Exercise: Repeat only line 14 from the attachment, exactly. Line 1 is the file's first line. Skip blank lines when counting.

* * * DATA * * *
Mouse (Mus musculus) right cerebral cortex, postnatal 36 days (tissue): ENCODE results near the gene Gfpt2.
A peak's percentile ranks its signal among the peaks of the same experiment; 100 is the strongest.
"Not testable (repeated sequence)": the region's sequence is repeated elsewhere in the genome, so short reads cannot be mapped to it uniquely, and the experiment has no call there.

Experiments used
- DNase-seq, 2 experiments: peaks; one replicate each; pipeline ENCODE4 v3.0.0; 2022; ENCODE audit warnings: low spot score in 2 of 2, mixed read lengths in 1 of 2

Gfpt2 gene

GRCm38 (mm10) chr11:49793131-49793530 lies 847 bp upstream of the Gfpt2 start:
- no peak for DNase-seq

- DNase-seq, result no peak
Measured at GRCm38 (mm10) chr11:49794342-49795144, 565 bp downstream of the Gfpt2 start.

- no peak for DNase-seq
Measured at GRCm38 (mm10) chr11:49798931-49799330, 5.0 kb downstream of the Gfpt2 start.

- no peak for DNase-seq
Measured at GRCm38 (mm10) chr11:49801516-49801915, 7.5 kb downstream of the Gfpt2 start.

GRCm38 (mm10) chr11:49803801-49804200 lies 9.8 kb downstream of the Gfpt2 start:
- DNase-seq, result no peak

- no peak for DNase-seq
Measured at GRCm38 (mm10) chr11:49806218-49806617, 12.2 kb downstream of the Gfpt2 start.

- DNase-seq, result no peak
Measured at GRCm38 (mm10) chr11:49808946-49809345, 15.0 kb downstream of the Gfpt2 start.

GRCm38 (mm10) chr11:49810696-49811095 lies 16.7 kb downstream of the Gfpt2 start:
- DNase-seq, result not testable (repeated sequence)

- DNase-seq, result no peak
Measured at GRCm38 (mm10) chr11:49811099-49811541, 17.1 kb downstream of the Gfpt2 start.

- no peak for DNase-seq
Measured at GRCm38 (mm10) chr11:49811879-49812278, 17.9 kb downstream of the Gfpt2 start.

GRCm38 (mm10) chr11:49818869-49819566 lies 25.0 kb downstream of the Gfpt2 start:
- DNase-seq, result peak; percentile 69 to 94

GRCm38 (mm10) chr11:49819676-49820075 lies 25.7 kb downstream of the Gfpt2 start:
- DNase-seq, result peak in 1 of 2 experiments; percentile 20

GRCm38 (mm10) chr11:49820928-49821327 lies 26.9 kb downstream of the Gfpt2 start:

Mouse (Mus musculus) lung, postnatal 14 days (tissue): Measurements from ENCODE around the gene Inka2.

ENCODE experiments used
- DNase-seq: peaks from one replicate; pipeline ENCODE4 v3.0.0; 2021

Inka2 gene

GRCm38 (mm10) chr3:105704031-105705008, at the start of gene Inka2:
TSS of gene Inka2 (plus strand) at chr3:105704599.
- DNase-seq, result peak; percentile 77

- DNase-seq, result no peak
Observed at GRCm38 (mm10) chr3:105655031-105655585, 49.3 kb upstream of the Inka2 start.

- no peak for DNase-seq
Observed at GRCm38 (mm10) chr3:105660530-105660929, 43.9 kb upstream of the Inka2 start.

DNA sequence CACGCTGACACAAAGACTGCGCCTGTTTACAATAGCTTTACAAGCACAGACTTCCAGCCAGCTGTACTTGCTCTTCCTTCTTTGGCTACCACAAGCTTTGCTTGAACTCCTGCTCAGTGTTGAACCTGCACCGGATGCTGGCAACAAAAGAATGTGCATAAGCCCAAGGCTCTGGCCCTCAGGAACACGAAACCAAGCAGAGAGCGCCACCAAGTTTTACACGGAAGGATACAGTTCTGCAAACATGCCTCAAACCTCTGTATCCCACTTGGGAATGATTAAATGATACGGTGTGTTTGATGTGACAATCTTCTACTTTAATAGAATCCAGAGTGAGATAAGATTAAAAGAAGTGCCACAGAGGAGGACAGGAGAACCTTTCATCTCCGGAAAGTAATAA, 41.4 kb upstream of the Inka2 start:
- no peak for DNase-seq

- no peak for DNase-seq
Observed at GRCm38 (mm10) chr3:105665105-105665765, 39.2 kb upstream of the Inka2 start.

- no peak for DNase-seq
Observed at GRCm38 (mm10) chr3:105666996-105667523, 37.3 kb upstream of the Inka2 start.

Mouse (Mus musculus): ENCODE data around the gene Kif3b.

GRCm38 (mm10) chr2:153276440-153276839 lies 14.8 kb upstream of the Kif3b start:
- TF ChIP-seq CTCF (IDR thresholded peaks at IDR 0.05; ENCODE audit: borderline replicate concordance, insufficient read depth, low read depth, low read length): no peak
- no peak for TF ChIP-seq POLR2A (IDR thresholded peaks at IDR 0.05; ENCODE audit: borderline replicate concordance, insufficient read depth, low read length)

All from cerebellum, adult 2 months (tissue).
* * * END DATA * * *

Measured at GRCm38 (mm10) chr11:49801516-49801915, 7.5 kb downstream of the Gfpt2 start.